Williams-Beuren syndrome (WBS; OMIM no. 194050) is a multisystemic neurodevelopmental disorder caused by a hemizygous deletion of 1.55 Mb on chromosome 7q11.23 spanning 28 genes. Haploinsufficiency of the ELN gene was shown to be responsible for supravalvular aortic stenosis and generalized arteriopathy, whereas LIMK1, CLIP2, GTF2IRD1 and GTF2I genes were suggested to be linked to the specific cognitive profile and craniofacial features. These insights for genotype-phenotype correlations came from the molecular and clinical analysis of patients with atypical deletions and mice models. Here we report a patient showing mild WBS physical phenotype and normal IQ, who carries a shorter 1 Mb atypical deletion. This rearrangement does not include the GTF2IRD1 and GTF2I genes and only partially the BAZ1B gene. Our results are consistent with the hypothesis that hemizygosity of the GTF2IRD1 and GTF2I genes might be involved in the facial dysmorphisms and in the specific motor and cognitive deficits observed in WBS patients.European Journal of Human Genetics advance online publication, 1 July 2009;

An atypical 7q11.23 deletion in a normal IQ Williams-Beuren syndrome patient

FERRERO, Giovanni Battista;BIAMINO, ELISA;FORZANO, Serena;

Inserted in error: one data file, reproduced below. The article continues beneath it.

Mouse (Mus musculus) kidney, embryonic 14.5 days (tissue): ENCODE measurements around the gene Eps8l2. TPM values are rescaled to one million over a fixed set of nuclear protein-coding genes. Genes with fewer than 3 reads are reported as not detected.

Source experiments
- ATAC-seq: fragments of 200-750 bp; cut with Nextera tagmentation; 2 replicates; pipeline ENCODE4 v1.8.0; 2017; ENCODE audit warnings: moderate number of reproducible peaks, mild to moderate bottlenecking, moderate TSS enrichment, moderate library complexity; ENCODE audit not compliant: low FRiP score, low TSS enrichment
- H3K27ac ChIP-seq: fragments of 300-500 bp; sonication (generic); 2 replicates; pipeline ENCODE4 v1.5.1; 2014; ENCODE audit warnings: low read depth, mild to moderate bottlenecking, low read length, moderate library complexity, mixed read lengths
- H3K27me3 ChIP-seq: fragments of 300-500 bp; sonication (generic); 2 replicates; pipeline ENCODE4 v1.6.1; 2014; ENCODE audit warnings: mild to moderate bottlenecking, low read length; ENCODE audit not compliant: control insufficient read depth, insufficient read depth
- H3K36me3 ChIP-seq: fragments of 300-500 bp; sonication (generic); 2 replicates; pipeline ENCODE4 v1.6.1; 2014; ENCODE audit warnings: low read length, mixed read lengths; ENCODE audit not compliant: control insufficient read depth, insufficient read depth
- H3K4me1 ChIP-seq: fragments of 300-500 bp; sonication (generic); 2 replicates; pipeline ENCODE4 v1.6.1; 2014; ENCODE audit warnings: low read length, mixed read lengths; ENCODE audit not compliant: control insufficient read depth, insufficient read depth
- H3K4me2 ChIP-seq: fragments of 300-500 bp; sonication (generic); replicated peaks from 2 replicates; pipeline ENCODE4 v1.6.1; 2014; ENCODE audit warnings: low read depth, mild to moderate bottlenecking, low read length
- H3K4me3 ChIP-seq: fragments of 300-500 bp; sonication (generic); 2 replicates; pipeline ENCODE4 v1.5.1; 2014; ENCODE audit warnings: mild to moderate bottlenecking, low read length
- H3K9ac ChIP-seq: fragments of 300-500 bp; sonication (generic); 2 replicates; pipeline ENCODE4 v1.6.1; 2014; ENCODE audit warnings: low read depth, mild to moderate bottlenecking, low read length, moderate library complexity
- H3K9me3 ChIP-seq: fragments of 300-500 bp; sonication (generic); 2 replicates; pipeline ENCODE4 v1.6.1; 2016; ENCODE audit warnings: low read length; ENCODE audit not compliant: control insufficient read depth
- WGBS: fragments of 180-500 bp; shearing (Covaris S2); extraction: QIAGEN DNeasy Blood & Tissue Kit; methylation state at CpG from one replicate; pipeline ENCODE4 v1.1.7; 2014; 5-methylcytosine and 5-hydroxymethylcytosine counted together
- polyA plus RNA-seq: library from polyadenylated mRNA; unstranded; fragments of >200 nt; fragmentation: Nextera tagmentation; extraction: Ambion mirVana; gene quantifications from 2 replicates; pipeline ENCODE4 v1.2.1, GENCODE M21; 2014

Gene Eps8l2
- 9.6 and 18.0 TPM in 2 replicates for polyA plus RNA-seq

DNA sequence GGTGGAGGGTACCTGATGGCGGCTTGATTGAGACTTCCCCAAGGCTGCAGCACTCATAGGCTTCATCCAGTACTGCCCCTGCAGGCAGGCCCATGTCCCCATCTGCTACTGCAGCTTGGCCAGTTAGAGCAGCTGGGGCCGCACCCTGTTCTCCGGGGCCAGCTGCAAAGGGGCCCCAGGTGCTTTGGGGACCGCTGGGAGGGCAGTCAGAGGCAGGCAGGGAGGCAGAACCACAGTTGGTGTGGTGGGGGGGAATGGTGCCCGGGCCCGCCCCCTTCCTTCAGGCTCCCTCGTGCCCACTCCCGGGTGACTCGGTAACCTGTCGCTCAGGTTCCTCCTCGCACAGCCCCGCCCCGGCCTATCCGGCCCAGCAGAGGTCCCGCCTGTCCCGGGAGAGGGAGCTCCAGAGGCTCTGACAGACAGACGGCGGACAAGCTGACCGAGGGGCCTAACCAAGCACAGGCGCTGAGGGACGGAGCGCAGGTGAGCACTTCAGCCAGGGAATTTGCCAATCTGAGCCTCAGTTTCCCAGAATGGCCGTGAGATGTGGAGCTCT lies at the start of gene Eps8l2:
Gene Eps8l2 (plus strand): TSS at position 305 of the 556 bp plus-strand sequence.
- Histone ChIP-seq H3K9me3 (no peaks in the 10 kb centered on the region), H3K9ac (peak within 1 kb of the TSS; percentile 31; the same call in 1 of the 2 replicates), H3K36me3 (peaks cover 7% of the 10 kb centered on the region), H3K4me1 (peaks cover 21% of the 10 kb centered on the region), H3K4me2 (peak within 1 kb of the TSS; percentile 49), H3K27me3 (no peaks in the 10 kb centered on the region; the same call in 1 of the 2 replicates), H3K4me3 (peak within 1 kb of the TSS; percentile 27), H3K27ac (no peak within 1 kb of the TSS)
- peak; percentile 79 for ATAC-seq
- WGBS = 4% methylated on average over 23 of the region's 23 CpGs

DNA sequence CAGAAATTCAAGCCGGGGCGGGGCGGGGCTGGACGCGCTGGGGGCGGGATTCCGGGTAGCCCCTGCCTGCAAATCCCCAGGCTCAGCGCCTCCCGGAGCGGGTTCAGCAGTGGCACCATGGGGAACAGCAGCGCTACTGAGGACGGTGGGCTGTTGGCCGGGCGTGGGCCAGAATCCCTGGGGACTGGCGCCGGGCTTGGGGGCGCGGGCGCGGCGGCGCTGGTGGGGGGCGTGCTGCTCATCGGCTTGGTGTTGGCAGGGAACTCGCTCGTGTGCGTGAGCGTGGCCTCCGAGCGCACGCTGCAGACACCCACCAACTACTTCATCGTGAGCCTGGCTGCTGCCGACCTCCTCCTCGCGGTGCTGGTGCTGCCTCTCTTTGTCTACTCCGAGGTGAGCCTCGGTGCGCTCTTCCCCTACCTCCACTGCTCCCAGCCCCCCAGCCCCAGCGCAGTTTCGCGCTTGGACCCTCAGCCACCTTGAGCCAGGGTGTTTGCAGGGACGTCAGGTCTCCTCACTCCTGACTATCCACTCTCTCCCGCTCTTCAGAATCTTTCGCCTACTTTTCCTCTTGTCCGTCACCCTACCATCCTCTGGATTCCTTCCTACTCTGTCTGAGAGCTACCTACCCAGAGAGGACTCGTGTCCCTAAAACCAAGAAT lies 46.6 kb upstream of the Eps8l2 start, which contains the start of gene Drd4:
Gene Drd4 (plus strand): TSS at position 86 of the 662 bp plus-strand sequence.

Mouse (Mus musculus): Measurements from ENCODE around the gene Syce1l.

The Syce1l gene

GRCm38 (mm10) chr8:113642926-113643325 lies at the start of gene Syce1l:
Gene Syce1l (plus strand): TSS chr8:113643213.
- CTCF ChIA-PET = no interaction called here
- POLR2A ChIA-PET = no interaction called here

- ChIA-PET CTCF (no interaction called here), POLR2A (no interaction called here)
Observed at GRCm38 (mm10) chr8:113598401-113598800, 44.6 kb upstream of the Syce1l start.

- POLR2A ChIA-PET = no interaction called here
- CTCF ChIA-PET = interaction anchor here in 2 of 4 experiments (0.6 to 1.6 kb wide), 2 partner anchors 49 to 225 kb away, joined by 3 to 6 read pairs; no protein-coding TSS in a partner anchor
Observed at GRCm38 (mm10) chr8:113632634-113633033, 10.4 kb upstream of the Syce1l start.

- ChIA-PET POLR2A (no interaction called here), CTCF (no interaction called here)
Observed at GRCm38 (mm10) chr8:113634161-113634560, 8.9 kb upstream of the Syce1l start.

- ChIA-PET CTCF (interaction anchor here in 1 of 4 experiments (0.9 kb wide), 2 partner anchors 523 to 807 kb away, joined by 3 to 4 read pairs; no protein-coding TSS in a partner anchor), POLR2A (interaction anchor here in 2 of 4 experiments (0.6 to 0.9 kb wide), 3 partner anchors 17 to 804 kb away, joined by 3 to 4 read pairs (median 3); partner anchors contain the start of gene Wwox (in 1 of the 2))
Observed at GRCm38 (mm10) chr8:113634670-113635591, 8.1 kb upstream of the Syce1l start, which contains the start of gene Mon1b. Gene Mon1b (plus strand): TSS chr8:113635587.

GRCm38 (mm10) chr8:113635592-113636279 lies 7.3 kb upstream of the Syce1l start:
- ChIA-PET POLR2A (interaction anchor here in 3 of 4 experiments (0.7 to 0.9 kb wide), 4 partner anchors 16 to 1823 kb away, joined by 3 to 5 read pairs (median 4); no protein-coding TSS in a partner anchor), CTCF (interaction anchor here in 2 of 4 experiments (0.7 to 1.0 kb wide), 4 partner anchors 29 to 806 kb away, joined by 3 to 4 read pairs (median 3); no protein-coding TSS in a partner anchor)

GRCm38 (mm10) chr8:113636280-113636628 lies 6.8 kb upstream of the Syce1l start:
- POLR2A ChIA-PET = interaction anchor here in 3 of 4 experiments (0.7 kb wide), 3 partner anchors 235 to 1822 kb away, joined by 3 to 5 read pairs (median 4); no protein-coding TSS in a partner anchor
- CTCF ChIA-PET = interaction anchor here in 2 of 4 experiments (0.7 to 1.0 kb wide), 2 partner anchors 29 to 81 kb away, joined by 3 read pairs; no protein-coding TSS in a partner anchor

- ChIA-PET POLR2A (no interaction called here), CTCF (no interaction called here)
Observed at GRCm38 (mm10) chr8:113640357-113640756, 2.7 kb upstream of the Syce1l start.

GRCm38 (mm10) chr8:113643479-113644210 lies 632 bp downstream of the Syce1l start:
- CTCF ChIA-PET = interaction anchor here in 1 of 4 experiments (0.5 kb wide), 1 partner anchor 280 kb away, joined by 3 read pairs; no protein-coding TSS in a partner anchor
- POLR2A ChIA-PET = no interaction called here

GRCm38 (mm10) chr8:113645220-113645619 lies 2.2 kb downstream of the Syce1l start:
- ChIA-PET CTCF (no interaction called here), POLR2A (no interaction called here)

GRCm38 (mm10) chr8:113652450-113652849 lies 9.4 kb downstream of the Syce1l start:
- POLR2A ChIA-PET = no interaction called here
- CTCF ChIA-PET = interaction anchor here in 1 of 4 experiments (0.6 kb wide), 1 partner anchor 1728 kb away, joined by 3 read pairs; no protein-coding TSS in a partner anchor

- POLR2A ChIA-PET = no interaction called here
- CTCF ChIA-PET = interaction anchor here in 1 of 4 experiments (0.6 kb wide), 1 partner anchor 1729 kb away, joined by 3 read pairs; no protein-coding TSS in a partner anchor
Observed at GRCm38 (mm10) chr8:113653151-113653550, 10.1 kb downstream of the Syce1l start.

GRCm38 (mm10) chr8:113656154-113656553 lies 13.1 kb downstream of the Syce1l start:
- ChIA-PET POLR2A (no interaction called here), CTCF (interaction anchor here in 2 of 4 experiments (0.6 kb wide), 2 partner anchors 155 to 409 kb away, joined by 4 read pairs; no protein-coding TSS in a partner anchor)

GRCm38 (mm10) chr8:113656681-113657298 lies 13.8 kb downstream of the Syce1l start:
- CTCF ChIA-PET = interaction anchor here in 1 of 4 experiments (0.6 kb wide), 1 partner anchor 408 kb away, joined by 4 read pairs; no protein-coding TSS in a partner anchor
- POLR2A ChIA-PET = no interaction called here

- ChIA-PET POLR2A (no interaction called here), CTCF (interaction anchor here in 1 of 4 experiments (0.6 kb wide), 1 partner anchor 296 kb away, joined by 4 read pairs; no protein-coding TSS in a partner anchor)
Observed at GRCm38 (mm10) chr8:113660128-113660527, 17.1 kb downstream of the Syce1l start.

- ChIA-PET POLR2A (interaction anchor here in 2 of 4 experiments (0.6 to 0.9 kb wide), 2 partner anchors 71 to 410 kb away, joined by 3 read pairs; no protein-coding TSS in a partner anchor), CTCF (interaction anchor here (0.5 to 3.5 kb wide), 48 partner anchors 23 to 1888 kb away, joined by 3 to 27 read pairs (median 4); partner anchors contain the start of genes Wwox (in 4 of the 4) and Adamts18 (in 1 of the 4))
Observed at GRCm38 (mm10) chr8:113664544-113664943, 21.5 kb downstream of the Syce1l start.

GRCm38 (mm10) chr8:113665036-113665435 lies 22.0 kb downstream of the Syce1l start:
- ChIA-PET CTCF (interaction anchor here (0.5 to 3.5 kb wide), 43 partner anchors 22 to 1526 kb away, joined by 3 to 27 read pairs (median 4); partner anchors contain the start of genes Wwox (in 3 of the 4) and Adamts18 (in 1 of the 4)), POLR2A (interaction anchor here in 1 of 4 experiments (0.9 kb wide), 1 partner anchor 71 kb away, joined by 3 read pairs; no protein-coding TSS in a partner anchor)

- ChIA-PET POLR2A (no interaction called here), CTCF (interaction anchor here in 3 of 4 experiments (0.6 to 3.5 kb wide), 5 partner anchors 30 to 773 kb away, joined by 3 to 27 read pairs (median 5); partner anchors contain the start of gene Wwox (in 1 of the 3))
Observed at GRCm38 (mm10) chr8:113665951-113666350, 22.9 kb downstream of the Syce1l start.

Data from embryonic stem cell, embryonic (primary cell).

2010

Abstract

Williams-Beuren syndrome (WBS; OMIM no. 194050) is a multisystemic neurodevelopmental disorder caused by a hemizygous deletion of 1.55 Mb on chromosome 7q11.23 spanning 28 genes. Haploinsufficiency of the ELN gene was shown to be responsible for supravalvular aortic stenosis and generalized arteriopathy, whereas LIMK1, CLIP2, GTF2IRD1 and GTF2I genes were suggested to be linked to the specific cognitive profile and craniofacial features. These insights for genotype-phenotype correlations came from the molecular and clinical analysis of patients with atypical deletions and mice models. Here we report a patient showing mild WBS physical phenotype and normal IQ, who carries a shorter 1 Mb atypical deletion. This rearrangement does not include the GTF2IRD1 and GTF2I genes and only partially the BAZ1B gene. Our results are consistent with the hypothesis that hemizygosity of the GTF2IRD1 and GTF2I genes might be involved in the facial dysmorphisms and in the specific motor and cognitive deficits observed in WBS patients.European Journal of Human Genetics advance online publication, 1 July 2009;
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http://www.ncbi.nlm.nih.gov/pmc/articles/PMC2987159/
7q11.23; microdeletion; Williams–Beuren syndrome; mental retardation; haploinsufficiency
Ferrero GB; Howald C; Micale L; Biamino E; Augello B; Fusco C; Turturo MG; Forzano S; Reymond A; Merla G.
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Utilizza questo identificativo per citare o creare un link a questo documento: http://hdl.handle.net/2318/62350
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